Posted by John McHale
TAMPA, Fla., 17 Dec. 2010. CAE announced that CAE USA won a U.S. Air Force contract to provide comprehensive KC-135 aircrew training services. Under terms of the contract, which was awarded as a nine-month base contract for approximately $20 million with nine one-year options, CAE USA will provide aircrew training services at 13 Air Force bases in the U.S. and internationally where more than 3,500 KC-135 pilots, co-pilots, and boom operators train annually.
The KC-135 Aircrew Training System (ATS) program delivers initial qualification, requalification, continuation, and upgrade training. As part of the KC-135 ATS program, CAE USA will now be the prime contractor responsible for providing program management, academic, and flight simulator instruction, maintenance and logistics services, training device upgrades, relocation services, and a Training Systems Support Center.
Currently, there are 19 KC-135 operational flight trainers (OFTs), two KC-135 boom operator part-task trainers, one KC-135 cargo load trainer, and a range of lower-level training devices that are used as part of the KC-135 ATS program.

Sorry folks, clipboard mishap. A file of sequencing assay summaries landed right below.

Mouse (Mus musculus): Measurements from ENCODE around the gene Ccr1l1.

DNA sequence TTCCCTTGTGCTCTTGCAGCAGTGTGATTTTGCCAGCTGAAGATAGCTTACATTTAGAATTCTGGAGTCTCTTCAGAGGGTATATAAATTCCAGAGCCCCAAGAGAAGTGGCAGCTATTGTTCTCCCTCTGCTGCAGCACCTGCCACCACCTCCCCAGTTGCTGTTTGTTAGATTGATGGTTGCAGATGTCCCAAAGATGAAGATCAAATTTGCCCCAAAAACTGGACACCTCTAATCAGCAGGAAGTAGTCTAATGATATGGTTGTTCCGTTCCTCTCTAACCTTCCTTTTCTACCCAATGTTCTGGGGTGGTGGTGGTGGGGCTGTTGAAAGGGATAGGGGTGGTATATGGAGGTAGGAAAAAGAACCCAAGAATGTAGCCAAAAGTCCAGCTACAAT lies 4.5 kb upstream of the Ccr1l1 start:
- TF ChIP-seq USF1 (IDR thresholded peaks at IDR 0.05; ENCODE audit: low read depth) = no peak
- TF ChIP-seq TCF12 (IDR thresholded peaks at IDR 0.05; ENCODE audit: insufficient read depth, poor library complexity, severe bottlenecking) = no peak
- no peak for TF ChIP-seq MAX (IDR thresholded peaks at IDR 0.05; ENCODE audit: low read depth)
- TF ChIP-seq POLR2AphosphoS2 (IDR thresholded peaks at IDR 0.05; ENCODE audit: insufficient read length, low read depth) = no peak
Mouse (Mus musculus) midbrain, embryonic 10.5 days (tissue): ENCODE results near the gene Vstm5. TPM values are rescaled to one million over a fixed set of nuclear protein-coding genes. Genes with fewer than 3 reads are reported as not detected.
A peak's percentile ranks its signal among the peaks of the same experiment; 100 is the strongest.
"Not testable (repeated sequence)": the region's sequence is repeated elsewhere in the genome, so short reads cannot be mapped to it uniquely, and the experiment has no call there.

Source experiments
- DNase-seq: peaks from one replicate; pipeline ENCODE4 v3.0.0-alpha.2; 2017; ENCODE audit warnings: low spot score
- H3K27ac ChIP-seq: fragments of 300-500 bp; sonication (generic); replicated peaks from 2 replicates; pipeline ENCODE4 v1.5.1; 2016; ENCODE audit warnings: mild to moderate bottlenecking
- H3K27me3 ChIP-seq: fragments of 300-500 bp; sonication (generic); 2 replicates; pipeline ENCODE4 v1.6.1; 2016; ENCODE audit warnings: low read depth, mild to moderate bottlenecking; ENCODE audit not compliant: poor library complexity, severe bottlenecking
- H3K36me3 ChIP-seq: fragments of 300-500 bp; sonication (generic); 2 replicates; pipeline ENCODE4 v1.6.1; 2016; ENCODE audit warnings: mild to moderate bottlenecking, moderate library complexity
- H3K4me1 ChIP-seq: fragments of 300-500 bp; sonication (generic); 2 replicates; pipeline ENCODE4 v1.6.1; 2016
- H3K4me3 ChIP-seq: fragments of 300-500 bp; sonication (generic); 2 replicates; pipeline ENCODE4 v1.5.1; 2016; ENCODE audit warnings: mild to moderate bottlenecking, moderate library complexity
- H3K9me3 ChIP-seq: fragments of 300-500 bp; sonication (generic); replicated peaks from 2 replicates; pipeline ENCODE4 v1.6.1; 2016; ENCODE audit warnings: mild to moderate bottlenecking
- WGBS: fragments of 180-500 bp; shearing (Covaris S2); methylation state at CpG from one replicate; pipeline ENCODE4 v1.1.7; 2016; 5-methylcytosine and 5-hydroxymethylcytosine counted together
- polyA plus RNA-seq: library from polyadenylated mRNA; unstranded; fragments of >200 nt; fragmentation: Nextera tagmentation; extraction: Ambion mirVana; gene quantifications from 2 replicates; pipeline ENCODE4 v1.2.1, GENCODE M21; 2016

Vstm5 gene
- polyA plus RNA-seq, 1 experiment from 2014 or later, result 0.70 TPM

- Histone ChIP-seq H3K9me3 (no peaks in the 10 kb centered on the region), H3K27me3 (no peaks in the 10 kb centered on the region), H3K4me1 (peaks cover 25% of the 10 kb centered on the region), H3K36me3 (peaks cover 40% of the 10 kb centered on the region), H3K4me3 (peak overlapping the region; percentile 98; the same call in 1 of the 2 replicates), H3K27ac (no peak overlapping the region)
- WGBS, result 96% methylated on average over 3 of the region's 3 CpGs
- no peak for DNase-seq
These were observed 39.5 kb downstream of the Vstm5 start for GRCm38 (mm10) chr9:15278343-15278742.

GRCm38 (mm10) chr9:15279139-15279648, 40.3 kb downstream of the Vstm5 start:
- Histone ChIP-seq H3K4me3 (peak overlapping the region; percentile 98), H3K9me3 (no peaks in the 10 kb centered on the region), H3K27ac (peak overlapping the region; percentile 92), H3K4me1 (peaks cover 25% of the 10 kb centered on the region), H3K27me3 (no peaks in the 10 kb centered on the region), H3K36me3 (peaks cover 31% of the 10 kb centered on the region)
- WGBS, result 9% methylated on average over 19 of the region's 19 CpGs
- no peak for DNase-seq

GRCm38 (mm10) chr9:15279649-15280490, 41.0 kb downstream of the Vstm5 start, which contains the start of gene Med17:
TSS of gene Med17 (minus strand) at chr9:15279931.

CAE USA will provide on-site aircrew training services at the following USAF bases: Altus Air Force Base (AFB), Okla., which is the formal training unit for the KC-135; McConnell AFB, Kan.; Scott AFB, Ill.; Fairchild AFB, Wash.; Grand Forks AFB, N.D.; Grissom Air Reserve Base (ARB), Ind.; MacDill AFB, Fla.; March ARB, Calif.; General Mitchell International Airport, Wis.; Pease Air National Guard Base (ANGB), N.H.; Seymour Johnson AFB, N.C.; RAF Mildenhall, England; and Kadena Air Base, Japan. Under the KC-135 ATS contract, CAE USA will relocate the KC-135 training currently conducted at Grand Forks AFB to Hickam AFB, Hawaii.
The KC-135 Stratotanker is the Air Force's primary aerial refuelling aircraft and first entered service in 1956. Originally designed and manufactured by the Boeing Company, the Air Force currently operates a fleet of more than 400 KC-135 aircraft. The Air Force is conducting a competition for a new tanker aircraft that will eventually replace older models in the fleet of KC-135 aircraft.